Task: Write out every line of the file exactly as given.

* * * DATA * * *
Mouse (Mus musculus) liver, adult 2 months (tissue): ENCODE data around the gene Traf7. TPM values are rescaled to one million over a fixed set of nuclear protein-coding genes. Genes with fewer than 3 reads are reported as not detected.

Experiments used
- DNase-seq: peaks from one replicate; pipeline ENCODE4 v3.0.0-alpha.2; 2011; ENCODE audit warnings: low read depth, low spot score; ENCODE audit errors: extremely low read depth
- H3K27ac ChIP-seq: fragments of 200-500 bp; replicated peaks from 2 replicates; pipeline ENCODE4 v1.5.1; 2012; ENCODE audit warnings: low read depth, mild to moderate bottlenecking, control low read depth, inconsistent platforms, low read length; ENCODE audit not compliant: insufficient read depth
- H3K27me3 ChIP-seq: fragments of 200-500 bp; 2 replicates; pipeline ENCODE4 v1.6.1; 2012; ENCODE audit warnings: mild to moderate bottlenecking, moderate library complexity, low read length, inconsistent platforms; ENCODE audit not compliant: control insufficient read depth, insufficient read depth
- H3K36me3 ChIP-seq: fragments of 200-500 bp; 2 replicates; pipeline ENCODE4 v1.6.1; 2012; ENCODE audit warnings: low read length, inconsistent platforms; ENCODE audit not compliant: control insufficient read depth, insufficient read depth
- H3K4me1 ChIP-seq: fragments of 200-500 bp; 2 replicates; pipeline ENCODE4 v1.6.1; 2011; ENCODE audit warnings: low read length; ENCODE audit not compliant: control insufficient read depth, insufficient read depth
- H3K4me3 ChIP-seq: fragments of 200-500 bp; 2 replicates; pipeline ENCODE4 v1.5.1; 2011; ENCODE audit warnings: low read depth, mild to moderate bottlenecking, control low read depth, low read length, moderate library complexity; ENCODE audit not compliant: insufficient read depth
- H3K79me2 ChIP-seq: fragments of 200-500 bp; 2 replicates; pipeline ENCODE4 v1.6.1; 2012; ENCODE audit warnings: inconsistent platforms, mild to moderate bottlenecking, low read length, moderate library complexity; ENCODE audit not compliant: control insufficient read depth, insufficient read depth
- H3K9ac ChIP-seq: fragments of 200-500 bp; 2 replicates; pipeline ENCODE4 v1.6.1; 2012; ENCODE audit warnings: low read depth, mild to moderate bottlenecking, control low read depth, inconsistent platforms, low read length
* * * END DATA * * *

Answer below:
Mouse (Mus musculus) liver, adult 2 months (tissue): ENCODE data around the gene Traf7. TPM values are rescaled to one million over a fixed set of nuclear protein-coding genes. Genes with fewer than 3 reads are reported as not detected.

Experiments used
- DNase-seq: peaks from one replicate; pipeline ENCODE4 v3.0.0-alpha.2; 2011; ENCODE audit warnings: low read depth, low spot score; ENCODE audit errors: extremely low read depth
- H3K27ac ChIP-seq: fragments of 200-500 bp; replicated peaks from 2 replicates; pipeline ENCODE4 v1.5.1; 2012; ENCODE audit warnings: low read depth, mild to moderate bottlenecking, control low read depth, inconsistent platforms, low read length; ENCODE audit not compliant: insufficient read depth
- H3K27me3 ChIP-seq: fragments of 200-500 bp; 2 replicates; pipeline ENCODE4 v1.6.1; 2012; ENCODE audit warnings: mild to moderate bottlenecking, moderate library complexity, low read length, inconsistent platforms; ENCODE audit not compliant: control insufficient read depth, insufficient read depth
- H3K36me3 ChIP-seq: fragments of 200-500 bp; 2 replicates; pipeline ENCODE4 v1.6.1; 2012; ENCODE audit warnings: low read length, inconsistent platforms; ENCODE audit not compliant: control insufficient read depth, insufficient read depth
- H3K4me1 ChIP-seq: fragments of 200-500 bp; 2 replicates; pipeline ENCODE4 v1.6.1; 2011; ENCODE audit warnings: low read length; ENCODE audit not compliant: control insufficient read depth, insufficient read depth
- H3K4me3 ChIP-seq: fragments of 200-500 bp; 2 replicates; pipeline ENCODE4 v1.5.1; 2011; ENCODE audit warnings: low read depth, mild to moderate bottlenecking, control low read depth, low read length, moderate library complexity; ENCODE audit not compliant: insufficient read depth
- H3K79me2 ChIP-seq: fragments of 200-500 bp; 2 replicates; pipeline ENCODE4 v1.6.1; 2012; ENCODE audit warnings: inconsistent platforms, mild to moderate bottlenecking, low read length, moderate library complexity; ENCODE audit not compliant: control insufficient read depth, insufficient read depth
- H3K9ac ChIP-seq: fragments of 200-500 bp; 2 replicates; pipeline ENCODE4 v1.6.1; 2012; ENCODE audit warnings: low read depth, mild to moderate bottlenecking, control low read depth, inconsistent platforms, low read length